Finite element formulation of thermo-hydro-mechanical analysis is presented in this study. The governing equations are derived for saturated and partially saturated soils. Flow of water in both liquid and gas phase as well as heat flow are considered. The study is based on the assumption that the air pressure is constant and therefore air flow is ignored. A fully implicit scheme is used to solve the problem. Finally, an example is presented to show the capability of the formulation to simulate non-isothermal consolidation.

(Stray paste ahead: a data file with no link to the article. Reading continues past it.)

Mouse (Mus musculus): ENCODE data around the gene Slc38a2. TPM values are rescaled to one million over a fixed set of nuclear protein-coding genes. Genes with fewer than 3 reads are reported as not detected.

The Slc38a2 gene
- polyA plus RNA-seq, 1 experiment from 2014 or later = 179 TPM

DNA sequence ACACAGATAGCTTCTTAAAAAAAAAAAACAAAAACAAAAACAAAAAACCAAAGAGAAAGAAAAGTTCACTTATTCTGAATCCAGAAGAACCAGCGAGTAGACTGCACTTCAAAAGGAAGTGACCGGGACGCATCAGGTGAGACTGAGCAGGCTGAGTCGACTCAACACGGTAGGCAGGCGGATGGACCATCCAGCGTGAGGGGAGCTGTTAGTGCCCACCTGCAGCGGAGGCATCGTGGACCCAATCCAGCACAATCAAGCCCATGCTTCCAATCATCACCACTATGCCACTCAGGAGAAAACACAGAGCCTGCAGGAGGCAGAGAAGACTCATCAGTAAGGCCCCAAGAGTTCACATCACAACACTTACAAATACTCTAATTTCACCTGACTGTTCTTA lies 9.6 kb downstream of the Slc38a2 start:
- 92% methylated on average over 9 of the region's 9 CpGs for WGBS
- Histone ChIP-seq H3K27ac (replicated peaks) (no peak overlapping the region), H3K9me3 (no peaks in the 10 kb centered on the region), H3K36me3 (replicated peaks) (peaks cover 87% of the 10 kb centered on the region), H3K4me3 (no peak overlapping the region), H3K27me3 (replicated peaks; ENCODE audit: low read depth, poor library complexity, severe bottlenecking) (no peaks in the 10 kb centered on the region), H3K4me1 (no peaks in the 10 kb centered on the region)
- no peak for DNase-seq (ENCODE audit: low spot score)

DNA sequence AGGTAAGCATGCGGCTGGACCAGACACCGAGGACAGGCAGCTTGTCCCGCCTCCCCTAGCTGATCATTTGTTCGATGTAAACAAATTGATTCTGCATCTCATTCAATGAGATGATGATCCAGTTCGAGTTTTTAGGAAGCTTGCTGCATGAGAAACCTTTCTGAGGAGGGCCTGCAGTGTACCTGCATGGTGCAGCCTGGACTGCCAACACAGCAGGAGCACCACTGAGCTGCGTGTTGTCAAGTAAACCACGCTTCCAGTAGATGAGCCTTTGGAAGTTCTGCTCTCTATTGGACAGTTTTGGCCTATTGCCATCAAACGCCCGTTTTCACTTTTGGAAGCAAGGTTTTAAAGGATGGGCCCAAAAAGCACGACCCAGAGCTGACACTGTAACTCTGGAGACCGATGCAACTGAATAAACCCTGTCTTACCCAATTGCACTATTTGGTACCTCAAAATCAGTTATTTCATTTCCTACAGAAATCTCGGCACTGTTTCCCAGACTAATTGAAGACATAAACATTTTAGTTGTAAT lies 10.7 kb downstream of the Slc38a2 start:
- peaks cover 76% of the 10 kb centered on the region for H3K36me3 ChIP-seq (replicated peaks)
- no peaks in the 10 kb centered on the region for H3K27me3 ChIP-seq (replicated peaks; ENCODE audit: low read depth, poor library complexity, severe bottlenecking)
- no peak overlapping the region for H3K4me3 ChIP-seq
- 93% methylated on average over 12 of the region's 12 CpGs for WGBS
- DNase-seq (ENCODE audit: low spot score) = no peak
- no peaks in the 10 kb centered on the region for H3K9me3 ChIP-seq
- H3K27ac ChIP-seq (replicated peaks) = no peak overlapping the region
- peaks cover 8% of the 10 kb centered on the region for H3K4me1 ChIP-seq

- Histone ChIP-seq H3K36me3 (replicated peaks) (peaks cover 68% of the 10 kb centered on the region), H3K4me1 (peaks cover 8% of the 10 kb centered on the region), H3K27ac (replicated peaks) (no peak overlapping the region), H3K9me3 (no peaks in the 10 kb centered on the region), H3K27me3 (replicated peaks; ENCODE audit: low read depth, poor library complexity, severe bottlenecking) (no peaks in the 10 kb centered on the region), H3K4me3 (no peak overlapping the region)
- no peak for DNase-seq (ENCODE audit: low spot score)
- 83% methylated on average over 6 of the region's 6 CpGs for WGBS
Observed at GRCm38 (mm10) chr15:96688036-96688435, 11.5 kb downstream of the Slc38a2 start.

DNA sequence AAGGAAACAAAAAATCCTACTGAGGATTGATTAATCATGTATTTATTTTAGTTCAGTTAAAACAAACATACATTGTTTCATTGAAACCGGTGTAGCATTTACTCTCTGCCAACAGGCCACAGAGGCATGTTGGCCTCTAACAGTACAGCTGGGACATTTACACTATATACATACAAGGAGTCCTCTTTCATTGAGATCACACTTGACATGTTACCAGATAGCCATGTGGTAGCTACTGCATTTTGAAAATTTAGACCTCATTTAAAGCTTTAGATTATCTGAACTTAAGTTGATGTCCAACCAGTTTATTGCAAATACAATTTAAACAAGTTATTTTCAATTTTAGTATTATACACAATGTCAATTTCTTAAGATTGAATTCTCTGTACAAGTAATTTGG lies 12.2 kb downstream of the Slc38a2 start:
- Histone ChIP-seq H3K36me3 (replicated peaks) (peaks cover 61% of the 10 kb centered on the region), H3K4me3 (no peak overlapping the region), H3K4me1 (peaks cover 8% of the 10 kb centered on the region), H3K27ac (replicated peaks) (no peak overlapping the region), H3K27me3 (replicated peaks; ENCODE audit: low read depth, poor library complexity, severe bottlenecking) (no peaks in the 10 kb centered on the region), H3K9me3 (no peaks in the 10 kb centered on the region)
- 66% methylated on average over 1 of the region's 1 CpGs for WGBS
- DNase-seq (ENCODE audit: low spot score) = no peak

Agency: European Commission | Branch: FP7 | Program: MC-IAPP | Phase: FP7-PEOPLE-IAPP-2008 | Award Amount: 403.23K | Year: 2009